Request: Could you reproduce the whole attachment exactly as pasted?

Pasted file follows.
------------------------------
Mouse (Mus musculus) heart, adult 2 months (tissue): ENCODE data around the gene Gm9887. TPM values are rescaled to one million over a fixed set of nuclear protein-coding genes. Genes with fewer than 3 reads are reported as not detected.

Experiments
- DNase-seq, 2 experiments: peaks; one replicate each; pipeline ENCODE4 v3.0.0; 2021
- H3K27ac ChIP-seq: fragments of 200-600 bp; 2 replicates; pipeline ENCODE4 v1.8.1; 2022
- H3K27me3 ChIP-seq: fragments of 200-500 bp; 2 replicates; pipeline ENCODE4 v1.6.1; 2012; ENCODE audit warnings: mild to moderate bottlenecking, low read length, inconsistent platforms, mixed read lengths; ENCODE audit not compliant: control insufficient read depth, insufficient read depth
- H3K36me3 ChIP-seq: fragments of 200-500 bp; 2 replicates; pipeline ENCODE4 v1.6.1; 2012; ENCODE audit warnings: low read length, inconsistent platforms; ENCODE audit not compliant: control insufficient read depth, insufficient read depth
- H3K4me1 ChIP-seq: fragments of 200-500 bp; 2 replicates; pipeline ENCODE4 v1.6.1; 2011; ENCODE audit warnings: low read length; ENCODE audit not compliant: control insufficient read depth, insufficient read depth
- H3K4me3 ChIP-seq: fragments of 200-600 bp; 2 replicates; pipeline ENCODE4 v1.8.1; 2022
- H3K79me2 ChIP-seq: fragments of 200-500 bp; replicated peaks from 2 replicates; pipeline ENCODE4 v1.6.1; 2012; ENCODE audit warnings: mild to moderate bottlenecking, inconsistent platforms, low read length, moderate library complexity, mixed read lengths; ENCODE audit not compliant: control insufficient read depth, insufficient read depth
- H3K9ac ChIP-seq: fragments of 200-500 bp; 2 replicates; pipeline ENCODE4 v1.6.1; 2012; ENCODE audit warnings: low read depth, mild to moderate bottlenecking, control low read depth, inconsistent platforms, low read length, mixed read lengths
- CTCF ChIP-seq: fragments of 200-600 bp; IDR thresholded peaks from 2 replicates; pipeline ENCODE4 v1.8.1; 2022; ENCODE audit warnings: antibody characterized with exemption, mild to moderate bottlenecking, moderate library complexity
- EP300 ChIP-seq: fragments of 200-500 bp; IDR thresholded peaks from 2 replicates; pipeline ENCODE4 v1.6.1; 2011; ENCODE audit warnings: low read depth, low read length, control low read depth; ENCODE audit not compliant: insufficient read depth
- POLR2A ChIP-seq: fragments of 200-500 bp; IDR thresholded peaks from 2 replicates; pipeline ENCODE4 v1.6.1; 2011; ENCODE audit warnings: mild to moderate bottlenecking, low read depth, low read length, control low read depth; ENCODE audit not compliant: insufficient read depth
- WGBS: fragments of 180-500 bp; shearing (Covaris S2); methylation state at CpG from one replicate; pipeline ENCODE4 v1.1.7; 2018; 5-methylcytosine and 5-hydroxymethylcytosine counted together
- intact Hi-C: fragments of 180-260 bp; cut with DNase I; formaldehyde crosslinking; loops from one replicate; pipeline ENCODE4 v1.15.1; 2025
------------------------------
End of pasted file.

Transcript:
Mouse (Mus musculus) heart, adult 2 months (tissue): ENCODE data around the gene Gm9887. TPM values are rescaled to one million over a fixed set of nuclear protein-coding genes. Genes with fewer than 3 reads are reported as not detected.

Experiments
- DNase-seq, 2 experiments: peaks; one replicate each; pipeline ENCODE4 v3.0.0; 2021
- H3K27ac ChIP-seq: fragments of 200-600 bp; 2 replicates; pipeline ENCODE4 v1.8.1; 2022
- H3K27me3 ChIP-seq: fragments of 200-500 bp; 2 replicates; pipeline ENCODE4 v1.6.1; 2012; ENCODE audit warnings: mild to moderate bottlenecking, low read length, inconsistent platforms, mixed read lengths; ENCODE audit not compliant: control insufficient read depth, insufficient read depth
- H3K36me3 ChIP-seq: fragments of 200-500 bp; 2 replicates; pipeline ENCODE4 v1.6.1; 2012; ENCODE audit warnings: low read length, inconsistent platforms; ENCODE audit not compliant: control insufficient read depth, insufficient read depth
- H3K4me1 ChIP-seq: fragments of 200-500 bp; 2 replicates; pipeline ENCODE4 v1.6.1; 2011; ENCODE audit warnings: low read length; ENCODE audit not compliant: control insufficient read depth, insufficient read depth
- H3K4me3 ChIP-seq: fragments of 200-600 bp; 2 replicates; pipeline ENCODE4 v1.8.1; 2022
- H3K79me2 ChIP-seq: fragments of 200-500 bp; replicated peaks from 2 replicates; pipeline ENCODE4 v1.6.1; 2012; ENCODE audit warnings: mild to moderate bottlenecking, inconsistent platforms, low read length, moderate library complexity, mixed read lengths; ENCODE audit not compliant: control insufficient read depth, insufficient read depth
- H3K9ac ChIP-seq: fragments of 200-500 bp; 2 replicates; pipeline ENCODE4 v1.6.1; 2012; ENCODE audit warnings: low read depth, mild to moderate bottlenecking, control low read depth, inconsistent platforms, low read length, mixed read lengths
- CTCF ChIP-seq: fragments of 200-600 bp; IDR thresholded peaks from 2 replicates; pipeline ENCODE4 v1.8.1; 2022; ENCODE audit warnings: antibody characterized with exemption, mild to moderate bottlenecking, moderate library complexity
- EP300 ChIP-seq: fragments of 200-500 bp; IDR thresholded peaks from 2 replicates; pipeline ENCODE4 v1.6.1; 2011; ENCODE audit warnings: low read depth, low read length, control low read depth; ENCODE audit not compliant: insufficient read depth
- POLR2A ChIP-seq: fragments of 200-500 bp; IDR thresholded peaks from 2 replicates; pipeline ENCODE4 v1.6.1; 2011; ENCODE audit warnings: mild to moderate bottlenecking, low read depth, low read length, control low read depth; ENCODE audit not compliant: insufficient read depth
- WGBS: fragments of 180-500 bp; shearing (Covaris S2); methylation state at CpG from one replicate; pipeline ENCODE4 v1.1.7; 2018; 5-methylcytosine and 5-hydroxymethylcytosine counted together
- intact Hi-C: fragments of 180-260 bp; cut with DNase I; formaldehyde crosslinking; loops from one replicate; pipeline ENCODE4 v1.15.1; 2025